Burgh Island is a 0.105 sq.km tidal island that is situated in the South Hams District, off the coast of South Devon in England, close to the small fishing village of Bigbury-on-Sea. Currently, there are many buildings on the island including a pub, three private houses, and the large Art Deco-styled Burgh Island Hotel. The Burgh Island is located approximately 250m from the mainland and is accessible on foot during low tide by a strip of sand. During high tide, this tidal passageway remains completely underwater and then the island can be accessed only via a sea tractor.
History Of Burgh Island
The early history of Burgh Island is still unclear, but it has been found that some old maps and records referred to the island as St. Michael’s Island. In a 1908 postcard by London’s Stengel & Co Limited, the island was referred to as “Burr Island”, and in a 1947 Ordnance Survey Map, the island was referred to as “Borough Island.” The present name “Burgh Island” is thought to be a corruption of the name “Borough Island.” Many people believe that in ancient times, a monastery was built on the island, and the remains of this monastery still exist beneath the present Burgh Island Hotel. After the dissolution of the monastery, the island was inhabited by a small, temporary population of fishermen. On the top of the island, the ruins of a small chapel can be found. It is believed that this chapel was used as a “huers hut” for fishermen during the Pilchard season.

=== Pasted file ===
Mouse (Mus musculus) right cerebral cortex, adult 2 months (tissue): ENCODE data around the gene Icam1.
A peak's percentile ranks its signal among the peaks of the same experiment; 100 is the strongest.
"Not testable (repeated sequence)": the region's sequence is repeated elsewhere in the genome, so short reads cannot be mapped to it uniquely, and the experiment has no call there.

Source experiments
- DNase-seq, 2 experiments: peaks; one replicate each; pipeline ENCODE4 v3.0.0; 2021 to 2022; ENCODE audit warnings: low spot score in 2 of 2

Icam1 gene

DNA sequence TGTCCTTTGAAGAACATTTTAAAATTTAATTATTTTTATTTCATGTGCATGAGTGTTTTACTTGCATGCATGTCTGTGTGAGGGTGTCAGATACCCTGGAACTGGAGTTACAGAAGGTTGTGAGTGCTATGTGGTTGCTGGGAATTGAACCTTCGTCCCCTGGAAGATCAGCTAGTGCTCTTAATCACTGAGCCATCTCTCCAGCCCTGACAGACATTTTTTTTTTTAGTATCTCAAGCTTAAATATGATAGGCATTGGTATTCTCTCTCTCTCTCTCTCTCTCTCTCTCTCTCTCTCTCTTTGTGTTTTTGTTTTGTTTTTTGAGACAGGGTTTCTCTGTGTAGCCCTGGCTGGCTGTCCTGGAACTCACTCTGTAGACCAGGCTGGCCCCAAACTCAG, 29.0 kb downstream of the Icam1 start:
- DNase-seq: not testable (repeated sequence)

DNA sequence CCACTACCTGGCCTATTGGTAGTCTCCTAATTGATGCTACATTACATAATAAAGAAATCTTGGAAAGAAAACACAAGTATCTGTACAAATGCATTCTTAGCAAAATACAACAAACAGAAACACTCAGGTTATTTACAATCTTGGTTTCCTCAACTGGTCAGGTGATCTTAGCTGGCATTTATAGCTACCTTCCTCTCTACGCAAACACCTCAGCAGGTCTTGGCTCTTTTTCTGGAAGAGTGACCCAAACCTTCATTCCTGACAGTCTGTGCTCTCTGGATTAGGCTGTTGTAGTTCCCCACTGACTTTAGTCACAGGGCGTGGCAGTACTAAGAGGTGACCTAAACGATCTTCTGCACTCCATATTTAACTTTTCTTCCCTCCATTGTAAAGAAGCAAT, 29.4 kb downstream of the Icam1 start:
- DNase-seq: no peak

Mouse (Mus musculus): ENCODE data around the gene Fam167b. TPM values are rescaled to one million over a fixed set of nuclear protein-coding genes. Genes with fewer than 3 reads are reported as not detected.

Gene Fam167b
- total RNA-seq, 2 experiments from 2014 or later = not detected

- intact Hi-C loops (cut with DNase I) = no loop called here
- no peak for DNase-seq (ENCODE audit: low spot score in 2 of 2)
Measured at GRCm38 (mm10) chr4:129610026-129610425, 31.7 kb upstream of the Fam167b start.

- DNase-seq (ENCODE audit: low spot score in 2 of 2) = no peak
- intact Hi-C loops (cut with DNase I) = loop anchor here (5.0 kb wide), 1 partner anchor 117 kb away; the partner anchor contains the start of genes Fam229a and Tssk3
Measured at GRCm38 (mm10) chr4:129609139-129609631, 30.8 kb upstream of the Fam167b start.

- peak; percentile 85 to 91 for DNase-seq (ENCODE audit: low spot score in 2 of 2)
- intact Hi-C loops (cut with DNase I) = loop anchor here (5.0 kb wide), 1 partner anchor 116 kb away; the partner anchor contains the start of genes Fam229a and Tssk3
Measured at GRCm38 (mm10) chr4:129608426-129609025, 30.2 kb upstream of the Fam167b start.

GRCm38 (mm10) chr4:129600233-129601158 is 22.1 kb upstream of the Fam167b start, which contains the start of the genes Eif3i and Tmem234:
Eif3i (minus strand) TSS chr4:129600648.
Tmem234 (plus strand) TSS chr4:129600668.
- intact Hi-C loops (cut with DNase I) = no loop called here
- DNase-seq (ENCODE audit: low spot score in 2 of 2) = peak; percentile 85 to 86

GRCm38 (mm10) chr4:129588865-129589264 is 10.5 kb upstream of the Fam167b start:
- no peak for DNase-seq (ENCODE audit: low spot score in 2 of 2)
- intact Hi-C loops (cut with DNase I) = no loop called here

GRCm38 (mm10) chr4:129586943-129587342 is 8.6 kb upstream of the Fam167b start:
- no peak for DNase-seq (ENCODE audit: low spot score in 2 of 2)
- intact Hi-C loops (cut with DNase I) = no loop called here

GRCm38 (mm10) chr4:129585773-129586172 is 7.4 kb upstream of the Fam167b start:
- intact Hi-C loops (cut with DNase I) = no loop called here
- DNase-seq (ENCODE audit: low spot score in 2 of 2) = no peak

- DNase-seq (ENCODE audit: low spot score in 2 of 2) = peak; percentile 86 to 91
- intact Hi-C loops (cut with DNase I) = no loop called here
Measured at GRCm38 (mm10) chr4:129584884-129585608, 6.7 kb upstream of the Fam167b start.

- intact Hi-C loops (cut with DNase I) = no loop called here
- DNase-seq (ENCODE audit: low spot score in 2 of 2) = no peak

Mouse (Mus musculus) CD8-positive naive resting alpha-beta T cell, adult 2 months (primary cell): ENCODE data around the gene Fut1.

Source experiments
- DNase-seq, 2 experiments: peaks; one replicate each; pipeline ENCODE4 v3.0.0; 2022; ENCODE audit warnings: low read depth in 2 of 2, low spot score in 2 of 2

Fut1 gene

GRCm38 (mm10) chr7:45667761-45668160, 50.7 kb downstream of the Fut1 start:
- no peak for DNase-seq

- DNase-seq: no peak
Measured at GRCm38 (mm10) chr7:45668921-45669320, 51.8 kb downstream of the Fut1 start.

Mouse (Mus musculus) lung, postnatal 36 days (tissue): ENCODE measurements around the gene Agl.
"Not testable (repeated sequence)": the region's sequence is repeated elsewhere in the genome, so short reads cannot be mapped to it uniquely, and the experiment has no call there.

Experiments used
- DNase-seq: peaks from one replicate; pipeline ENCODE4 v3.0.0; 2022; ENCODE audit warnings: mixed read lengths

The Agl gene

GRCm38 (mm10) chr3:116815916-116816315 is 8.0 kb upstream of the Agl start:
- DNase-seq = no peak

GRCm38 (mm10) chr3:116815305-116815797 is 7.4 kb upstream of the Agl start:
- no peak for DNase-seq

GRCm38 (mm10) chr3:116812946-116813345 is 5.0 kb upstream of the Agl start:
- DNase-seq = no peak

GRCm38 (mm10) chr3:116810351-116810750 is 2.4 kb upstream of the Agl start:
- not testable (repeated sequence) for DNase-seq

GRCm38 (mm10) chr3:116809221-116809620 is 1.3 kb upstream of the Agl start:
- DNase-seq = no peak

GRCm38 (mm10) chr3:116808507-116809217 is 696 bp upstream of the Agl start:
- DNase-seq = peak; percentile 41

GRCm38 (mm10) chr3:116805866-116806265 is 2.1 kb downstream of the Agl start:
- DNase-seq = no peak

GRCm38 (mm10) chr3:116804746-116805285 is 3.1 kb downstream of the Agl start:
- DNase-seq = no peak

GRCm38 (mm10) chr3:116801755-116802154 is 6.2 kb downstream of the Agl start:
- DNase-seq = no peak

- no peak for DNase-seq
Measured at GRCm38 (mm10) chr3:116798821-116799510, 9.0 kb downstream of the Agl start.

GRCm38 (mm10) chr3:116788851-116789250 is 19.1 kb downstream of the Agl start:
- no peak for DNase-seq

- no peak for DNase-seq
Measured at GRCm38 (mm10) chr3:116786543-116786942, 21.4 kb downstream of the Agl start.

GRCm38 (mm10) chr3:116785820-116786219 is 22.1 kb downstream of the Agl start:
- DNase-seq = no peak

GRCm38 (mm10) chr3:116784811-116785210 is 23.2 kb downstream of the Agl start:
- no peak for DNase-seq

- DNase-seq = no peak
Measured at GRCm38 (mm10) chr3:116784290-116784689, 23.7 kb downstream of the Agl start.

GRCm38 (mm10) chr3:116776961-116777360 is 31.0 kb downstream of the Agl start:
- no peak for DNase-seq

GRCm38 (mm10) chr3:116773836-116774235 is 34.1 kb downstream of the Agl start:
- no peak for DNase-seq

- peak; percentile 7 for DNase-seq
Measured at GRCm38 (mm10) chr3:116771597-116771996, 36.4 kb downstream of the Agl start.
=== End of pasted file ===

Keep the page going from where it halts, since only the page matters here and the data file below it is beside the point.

In the 1890s, the island was bought by George H Chirgwin – a famous music hall star. Mr. Chirgwin then built a secluded wooden house on the island, where he invited guests for parties and weekend getaways. After he died in 1922, the property was sold to the filmmaker Archibald Nettlefold in 1927. Mr. Nettlefold then built an Art-deco-styled hotel on the island which eventually became one of the most popular destinations. During the Second World War, the hotel served as a rest and recovery center for the wounded personnel of the Royal Air Force. The top floors of the hotel were also damaged by bombing during the war. In the early 1990s, the hotel was restored and is currently a Grade II listed building.
The Burgh Island served as an inspirational setting for the two famous novels of the well-known crime novelist Agatha Christie. Some famous visitors of the Burgh Island Hotel were Sir Winston Churchill, Eisenhower, Edward VIII, Wallis Simpson, Noël Coward, and many others. In 2018, Burgh Island was purchased by “Project Archie” from its owners Deborah Clark and Tony Orchard.